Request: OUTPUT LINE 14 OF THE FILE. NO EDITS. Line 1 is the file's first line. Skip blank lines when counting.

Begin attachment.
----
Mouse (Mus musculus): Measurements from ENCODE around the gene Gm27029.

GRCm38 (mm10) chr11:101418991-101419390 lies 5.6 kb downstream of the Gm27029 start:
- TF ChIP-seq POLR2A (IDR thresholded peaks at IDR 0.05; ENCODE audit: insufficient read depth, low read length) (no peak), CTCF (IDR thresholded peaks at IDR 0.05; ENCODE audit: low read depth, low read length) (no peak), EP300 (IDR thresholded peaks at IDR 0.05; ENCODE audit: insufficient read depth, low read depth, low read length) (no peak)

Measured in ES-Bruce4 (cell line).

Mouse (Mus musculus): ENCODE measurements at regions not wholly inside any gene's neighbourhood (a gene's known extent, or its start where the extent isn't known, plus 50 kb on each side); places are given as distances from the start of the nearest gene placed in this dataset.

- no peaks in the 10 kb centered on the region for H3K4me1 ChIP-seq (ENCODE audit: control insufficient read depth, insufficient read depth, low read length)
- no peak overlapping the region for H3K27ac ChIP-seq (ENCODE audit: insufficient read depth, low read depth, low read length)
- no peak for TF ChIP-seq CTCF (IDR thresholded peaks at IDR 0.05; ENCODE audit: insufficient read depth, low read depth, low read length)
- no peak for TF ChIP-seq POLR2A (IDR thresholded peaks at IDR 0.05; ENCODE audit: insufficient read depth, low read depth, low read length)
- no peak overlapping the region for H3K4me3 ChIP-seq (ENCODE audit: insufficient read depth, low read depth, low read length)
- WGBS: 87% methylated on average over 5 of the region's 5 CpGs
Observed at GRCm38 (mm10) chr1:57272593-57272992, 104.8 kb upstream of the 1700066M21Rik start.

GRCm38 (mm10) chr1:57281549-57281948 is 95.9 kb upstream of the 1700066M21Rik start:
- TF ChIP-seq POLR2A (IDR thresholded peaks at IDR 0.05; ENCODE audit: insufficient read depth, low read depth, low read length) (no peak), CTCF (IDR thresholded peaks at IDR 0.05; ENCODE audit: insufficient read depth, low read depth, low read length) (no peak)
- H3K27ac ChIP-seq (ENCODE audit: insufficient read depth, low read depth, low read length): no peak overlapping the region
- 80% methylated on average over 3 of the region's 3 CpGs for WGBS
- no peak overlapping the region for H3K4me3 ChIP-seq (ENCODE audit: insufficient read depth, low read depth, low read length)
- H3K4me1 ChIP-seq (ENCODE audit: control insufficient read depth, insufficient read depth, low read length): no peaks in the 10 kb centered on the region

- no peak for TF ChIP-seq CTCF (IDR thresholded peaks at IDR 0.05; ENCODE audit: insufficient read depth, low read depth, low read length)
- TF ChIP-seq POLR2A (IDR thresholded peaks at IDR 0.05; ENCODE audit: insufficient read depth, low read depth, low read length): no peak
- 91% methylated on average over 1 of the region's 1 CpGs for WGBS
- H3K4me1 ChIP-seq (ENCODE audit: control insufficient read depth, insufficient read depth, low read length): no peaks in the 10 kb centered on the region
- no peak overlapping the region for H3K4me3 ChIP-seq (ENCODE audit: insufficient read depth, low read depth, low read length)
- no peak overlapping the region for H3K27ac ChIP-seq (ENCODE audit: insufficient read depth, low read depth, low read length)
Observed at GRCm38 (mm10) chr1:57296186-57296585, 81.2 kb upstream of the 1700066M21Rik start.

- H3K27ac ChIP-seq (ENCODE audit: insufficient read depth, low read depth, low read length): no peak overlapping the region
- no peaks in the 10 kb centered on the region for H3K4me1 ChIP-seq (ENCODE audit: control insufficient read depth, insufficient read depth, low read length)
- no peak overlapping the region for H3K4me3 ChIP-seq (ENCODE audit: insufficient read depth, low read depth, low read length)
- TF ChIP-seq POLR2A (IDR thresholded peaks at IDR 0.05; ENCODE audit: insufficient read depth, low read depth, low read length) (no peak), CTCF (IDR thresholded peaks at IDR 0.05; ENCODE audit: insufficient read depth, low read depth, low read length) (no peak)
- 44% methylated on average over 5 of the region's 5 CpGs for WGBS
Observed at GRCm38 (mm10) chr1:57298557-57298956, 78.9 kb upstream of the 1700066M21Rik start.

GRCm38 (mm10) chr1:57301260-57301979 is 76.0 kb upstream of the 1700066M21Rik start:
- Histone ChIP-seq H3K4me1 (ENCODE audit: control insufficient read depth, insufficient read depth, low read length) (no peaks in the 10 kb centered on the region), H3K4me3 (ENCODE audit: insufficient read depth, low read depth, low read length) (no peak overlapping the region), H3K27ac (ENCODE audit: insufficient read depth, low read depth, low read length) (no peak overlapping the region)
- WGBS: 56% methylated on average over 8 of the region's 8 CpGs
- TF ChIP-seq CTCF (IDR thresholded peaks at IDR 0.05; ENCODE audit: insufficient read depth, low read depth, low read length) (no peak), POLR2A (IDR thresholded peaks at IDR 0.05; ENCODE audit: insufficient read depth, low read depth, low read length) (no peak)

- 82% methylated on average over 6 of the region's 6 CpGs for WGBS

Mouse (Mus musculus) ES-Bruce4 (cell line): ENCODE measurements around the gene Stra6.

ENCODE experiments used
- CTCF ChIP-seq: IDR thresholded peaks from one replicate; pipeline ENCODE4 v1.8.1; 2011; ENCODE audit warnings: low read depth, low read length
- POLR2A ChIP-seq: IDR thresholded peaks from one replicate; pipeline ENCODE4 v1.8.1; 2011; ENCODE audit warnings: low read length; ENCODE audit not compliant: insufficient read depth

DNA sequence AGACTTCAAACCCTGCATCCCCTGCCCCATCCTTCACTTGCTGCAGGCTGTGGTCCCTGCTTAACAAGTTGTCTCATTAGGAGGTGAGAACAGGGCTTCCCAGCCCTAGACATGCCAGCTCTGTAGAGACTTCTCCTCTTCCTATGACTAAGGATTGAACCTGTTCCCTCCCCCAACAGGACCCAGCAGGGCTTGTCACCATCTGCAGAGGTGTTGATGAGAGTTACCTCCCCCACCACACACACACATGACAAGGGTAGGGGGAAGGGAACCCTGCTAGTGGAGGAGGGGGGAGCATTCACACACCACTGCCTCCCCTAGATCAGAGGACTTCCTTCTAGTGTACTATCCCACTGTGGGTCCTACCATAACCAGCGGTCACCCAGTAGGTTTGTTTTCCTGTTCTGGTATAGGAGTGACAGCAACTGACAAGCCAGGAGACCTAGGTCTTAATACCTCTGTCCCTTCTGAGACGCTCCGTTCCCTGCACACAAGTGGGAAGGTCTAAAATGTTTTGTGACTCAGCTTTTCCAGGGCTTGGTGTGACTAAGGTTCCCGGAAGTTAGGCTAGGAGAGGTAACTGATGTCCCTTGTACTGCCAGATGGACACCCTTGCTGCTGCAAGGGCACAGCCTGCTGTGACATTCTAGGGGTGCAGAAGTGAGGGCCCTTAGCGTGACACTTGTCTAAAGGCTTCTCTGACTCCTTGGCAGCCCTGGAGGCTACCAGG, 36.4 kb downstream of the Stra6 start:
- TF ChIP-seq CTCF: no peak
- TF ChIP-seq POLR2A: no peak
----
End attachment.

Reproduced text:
- TF ChIP-seq POLR2A (IDR thresholded peaks at IDR 0.05; ENCODE audit: insufficient read depth, low read depth, low read length) (no peak), CTCF (IDR thresholded peaks at IDR 0.05; ENCODE audit: insufficient read depth, low read depth, low read length) (no peak)